U-571 is a hybrid. While shot in color and using ample amounts of 21st century technology, it’s basically a 1940s film – one that the World War II Office of War Information would have readily approved. It’s a testosterone-fest of sweaty, gritty sailors shooting at lots of stuff and blowing things up. Its Bad Guys are uniformly and genuinely evil, its Good Guys courageous, virtuous and honorable. But ultimately even a large dose of modern Dolby sound effects and digitized pyrotechnics can’t mask a plot and acting that are both decidedly sub-standard.

Matthew McConaughey stars as Lt. Andrew Tyler, who’s just been passed over for his first submarine command, primarily on the recommendation of Lt. Commander Mike Dahlgren (Bill Paxton). Naturally, within five minutes of getting the bad news, Tyler is tapped for an Important Secret Mission and forced to serve as Dahlgren’s First Officer. The German submarine U-571 has been disabled in the North Atlantic and US Military Intelligence has decided that Dahlgren and Tyler will disguise their sub as a German vessel and head for U-571, posing as a rescue and support ship. Their mission: to capture the Enigma code machine that the German military uses to encrypt their radio transmissions.

In writer/director Jonathan Mostow’s previous film (Breakdown) he used a relatively standard scenario but introduced enough plot twists, energy and interesting characterizations to raise the film above potboiler status. In U-571 he’s strictly painting by the numbers. The action proceeds as a series of set pieces – lots of gunfire and explosions, some supplied via digitized effects that are surprisingly cheesy. And since this is a submarine movie, suspense is supplied via several scenes of the huddled crew waiting in silent anguish as depth charges drop, followed by the requisite flying sparks, erupting fires, creaking bulkheads, breaking gauges, and gushing water.

Even by Generic Combat Movie standards, the dialog is laughably clunky. Lines like "We’ll be dead as a depth charge." and "She’s old, but she’ll hold!" are trotted out without shame, mostly by Harvey Keitel as Chief Klough. A just-married Ensign exclaims, "The Navy didn’t even give me five minutes to consummate my marriage!" – no doubt what the average 19-year-old in 1943 would have said if cheated out of a honeymoon. The performances are unremarkable, and McConaughey manages to wring every last vestige of personality from his portrayal of Tyler. Under stress he goes slackjawed, vacant-eyed, and drops his voice so far down into a toneless glottal fry it appears that he’s trying to channel Tobey Maguire on Quaaludes.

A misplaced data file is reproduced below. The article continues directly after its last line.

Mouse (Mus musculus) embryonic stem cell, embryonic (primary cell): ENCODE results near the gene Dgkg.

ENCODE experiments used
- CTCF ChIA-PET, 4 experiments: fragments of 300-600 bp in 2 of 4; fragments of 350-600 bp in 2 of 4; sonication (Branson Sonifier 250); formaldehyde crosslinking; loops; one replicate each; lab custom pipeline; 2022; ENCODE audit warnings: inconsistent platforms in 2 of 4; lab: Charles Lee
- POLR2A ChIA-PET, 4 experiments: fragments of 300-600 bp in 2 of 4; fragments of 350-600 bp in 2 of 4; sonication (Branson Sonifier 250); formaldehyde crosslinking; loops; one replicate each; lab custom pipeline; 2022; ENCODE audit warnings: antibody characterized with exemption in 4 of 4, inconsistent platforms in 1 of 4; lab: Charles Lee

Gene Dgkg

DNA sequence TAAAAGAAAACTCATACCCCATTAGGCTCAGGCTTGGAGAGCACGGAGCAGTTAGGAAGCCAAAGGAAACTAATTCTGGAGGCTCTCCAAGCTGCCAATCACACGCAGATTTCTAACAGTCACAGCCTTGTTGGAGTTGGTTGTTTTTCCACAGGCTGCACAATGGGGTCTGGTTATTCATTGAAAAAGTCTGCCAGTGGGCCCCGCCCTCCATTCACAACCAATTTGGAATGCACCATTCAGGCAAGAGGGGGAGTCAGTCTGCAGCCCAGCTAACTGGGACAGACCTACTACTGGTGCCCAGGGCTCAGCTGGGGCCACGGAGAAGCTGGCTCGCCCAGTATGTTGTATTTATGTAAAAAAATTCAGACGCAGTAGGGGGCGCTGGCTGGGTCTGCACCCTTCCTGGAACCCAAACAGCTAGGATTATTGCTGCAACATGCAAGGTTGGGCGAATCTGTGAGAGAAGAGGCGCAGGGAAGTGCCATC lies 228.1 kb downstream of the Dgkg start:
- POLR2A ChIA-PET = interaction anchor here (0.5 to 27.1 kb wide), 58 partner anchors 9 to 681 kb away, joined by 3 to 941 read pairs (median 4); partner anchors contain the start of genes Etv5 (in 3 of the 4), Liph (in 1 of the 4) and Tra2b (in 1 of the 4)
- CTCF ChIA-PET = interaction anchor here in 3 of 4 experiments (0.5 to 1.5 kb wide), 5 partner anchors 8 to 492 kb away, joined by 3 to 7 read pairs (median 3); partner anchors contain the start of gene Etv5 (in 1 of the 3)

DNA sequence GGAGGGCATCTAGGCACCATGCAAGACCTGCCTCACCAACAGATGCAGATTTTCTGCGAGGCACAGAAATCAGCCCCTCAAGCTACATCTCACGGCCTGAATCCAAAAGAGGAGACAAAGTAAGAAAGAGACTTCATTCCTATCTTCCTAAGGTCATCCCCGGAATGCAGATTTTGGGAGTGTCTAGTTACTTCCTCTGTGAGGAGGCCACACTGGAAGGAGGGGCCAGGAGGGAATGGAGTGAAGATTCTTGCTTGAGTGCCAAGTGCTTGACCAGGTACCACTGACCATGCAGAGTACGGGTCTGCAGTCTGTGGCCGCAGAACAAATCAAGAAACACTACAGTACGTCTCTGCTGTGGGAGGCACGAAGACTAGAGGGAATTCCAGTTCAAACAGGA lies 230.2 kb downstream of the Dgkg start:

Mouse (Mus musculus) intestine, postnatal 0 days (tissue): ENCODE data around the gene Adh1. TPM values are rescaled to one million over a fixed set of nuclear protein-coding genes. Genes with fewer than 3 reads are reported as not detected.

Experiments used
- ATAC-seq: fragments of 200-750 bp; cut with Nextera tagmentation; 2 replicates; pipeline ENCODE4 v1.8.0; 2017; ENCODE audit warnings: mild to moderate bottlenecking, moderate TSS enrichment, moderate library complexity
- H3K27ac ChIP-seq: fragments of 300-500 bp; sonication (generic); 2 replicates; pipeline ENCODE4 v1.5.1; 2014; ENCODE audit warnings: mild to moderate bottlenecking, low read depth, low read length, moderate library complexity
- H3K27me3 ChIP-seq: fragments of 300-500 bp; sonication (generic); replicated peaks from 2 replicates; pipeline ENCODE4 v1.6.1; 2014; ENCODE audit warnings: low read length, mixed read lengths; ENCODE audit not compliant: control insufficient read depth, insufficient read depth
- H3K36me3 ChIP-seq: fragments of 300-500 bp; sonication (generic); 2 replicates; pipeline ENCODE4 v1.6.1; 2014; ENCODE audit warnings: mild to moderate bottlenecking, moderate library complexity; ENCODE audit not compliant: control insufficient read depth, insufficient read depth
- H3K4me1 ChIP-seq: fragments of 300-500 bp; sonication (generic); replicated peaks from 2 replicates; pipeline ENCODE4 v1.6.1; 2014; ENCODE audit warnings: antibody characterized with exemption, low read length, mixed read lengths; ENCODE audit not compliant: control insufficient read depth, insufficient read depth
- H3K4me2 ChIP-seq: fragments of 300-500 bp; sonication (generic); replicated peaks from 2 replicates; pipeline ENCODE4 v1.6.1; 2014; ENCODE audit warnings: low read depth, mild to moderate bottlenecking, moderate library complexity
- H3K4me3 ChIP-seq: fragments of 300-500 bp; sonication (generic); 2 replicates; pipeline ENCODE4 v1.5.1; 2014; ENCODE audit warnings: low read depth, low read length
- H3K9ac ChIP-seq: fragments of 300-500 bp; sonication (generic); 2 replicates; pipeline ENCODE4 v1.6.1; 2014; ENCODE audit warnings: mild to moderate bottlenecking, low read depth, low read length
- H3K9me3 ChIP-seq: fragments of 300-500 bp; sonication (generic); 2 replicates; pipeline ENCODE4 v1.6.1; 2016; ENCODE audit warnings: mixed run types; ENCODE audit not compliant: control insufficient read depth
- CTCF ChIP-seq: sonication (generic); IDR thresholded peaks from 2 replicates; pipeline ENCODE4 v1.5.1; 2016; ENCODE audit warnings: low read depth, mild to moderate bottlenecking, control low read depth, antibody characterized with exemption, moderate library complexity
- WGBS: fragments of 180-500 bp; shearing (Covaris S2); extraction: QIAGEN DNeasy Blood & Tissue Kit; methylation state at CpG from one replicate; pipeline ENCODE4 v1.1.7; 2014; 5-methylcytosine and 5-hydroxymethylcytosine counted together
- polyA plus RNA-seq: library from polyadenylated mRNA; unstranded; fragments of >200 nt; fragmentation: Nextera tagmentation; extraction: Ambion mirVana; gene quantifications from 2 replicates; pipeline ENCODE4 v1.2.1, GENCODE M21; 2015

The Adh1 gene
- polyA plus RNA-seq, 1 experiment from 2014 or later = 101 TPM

One of the larger problems with the film is the virtual anonymity of most of its characters – it’s hard to care about any of the participants when, aside from the major players, everyone else merely fits into standard combat film stereotypes. There’s the wet-behind-the-ears innocent, a snotty street punk, a top brass idea guy who’s forced into acts of bravery, a grizzled old crew chief. However, the Humble Country Boy Playing Harmonica was noticeably absent. A major battle scene (when the US sub finally reaches the U-571) is confusing and therefore punchless – both sides in the close-quarters fight are wearing black rain slickers over German uniforms and it’s impossible to tell who’s shooting at whom.

U-571 takes liberties with both historical and technical accuracy. A few paragraphs in the closing credits note that it was in fact British sailors on surface ships that captured the first Enigma machine. And one crucial plot point revolves around trying to start and run the sub’s diesel engine while the boat is underwater, something that would be impossible if below snorkel depth. But the biggest failing of U-571 is that we’ve seen most of it before, in better films like Das Boot, Run Silent Run Deep, and Destination Tokyo. By comparison, U-571 doesn’t hold water.

Bob Aulert

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